What can i say? They are equally difficult. They love their jobs to death. They are perfectionists. They never talked much. They believe in hard work and they attend to every single detail.
I never knew him well. I only know that he worked most of his life. He dedicated his life to it and he probably never regretted it. But, one thing for sure, he loved me dearly.
There are only a few good memories with him that i remember.
I turned 10 one year and he and mom were too busy at work to celebrate with me. He phoned back and said :" Ba Ba can't make it back to celebrate with you, but i promised that i will bring you to eat western food coming weekend." Westen food was big deal back in the 80s. It was luxury and i loved it. He was a man who delivered promises. I had my Faber Castell that weekend. 1988, i was top student in my class and i wanted a bike. I got my bike. ( but he never rode with me) 1990, i was addicted to my uncle's video game. Once again, i was the top student in primary 6. Nearing death, he asked my uncle to buy me one. I never got one because i told him that its not good for me.
I also remembered a " conversation" about cancer we had in the living room, with him lying on the sofa . He talked, i listened. I wasn't sure if i asked the question if he was going to die.
Other memories of him were more of the ways he brought me up. I was never allowed to sit with my legs up on a chair. I was never allowed to whistle. I was never allowed to disobey the elderly. I was never allowed to choose and pick food with my chopsticks. I was never allowed to ask my maid to wash my shoes. He was a very strict and serious father.
Despite my disrespect for him being a person who didn't know how to juggle the balance of life, I feel honoured that he instilled in me his principles of being a good human.
Malcolm asked me if i think i lack a father figure during my young adult life. I never thought i lacked anything until i met my father-in-law.
If my own father built up the foudation of being a good person during my childhood, my father-in-law fills in the rest for my adulthood.
Despite his seriousness, he surpises people by throwing in a few jokes or two occasionally.
His old fashion attitude to life and his believe in righteouness reiterate the foundation i was built upon. But his wit and determination to succeed in this crude and realistic society is something that my own father never had the chance to teach me.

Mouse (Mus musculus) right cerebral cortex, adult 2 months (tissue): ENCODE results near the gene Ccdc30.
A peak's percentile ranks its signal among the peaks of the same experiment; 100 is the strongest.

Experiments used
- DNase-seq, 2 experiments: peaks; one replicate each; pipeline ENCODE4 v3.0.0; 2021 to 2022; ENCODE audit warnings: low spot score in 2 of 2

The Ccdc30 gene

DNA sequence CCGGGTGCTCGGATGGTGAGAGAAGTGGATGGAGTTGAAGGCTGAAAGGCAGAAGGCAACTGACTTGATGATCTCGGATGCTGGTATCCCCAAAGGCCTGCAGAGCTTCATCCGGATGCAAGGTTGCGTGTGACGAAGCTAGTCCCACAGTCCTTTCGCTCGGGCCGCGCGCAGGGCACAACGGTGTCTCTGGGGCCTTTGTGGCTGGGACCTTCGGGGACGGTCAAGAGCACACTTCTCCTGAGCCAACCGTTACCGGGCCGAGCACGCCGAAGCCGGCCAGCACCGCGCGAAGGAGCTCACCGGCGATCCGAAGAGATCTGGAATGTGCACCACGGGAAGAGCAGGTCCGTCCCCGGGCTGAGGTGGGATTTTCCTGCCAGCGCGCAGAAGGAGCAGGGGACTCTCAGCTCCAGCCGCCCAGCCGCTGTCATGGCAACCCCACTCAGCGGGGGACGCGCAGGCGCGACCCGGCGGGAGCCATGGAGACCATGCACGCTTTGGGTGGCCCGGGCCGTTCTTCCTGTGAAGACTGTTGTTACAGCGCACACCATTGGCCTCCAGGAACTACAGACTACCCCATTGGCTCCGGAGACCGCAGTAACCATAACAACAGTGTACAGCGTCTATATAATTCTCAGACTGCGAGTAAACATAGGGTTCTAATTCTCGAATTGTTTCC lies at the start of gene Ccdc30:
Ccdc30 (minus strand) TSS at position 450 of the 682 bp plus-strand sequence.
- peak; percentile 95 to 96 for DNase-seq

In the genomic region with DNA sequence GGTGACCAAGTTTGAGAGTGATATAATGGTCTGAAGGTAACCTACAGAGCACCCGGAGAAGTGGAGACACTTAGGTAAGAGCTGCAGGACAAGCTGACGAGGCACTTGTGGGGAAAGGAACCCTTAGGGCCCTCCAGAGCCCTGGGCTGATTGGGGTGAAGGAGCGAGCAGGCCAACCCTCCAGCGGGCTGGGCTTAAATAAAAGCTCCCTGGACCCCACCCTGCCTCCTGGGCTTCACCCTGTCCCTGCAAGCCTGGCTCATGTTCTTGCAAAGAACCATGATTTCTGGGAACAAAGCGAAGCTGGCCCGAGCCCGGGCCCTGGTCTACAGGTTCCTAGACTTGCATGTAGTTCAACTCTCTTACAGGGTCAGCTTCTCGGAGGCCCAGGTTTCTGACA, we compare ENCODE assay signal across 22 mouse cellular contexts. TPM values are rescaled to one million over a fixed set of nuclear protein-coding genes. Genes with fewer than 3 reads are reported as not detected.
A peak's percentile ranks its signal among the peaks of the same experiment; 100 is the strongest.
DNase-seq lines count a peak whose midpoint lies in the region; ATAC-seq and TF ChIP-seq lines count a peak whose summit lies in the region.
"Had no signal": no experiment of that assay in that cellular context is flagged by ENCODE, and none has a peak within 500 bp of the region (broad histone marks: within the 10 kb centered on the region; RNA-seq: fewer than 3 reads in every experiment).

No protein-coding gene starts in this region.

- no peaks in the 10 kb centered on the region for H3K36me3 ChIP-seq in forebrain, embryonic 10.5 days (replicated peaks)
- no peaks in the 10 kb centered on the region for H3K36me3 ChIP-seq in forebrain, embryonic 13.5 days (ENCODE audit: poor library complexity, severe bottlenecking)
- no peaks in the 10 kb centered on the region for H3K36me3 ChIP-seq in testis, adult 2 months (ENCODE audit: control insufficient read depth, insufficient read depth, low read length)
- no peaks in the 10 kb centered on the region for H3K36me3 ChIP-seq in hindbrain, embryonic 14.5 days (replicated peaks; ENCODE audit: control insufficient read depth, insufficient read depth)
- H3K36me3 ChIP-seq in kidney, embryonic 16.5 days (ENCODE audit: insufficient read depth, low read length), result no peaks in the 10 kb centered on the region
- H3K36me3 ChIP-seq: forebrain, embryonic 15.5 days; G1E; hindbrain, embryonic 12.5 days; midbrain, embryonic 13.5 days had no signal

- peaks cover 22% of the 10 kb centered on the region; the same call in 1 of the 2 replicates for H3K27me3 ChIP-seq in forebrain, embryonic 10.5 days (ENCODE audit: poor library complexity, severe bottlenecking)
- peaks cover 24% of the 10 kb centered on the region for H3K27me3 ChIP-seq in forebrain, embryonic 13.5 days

I don't think i can learn his wit given that his smartness was probably polished from the fact that he had to wheel himself out of the humiliation and poorness that he was in. Its increadibly fascinating to see the ideas and perspective he has of things around. As i know the Peh family better and better, i realise that their success is based on pure determination and hard work. Of course, my father-in-law insightful views to spot potentials are the first step to the success. He told me that, for anything you do, you have to be able to see beyond what other people see. If people see one step ahead, you have to see three steps ahead. Foresights are utmost important.
Determination has been a recipe of success i share with this family too. Never give up until the very last minute should be the motto for everyone. My own dad fought cancer till the very last days. If i had been able to ask my dad to speak, i am sure he would have told me that he believed he won't die. The same goes to my father-in-law, I see the strength and determination in him. I see his positivity and will power to live. I hope he doesn't disappoint me and continue fighting.
My father-in-law and i also share the same view of how important self control is for any person. We don't believe that obese people would be successful. If a person can't control their own eating and living habits, how could you believe him to come out with something good?
Not much else i could speak of this person whom i have only know for the past four years. I can only pray that God give him a few more years so that i could have the honour to be "taught" by him.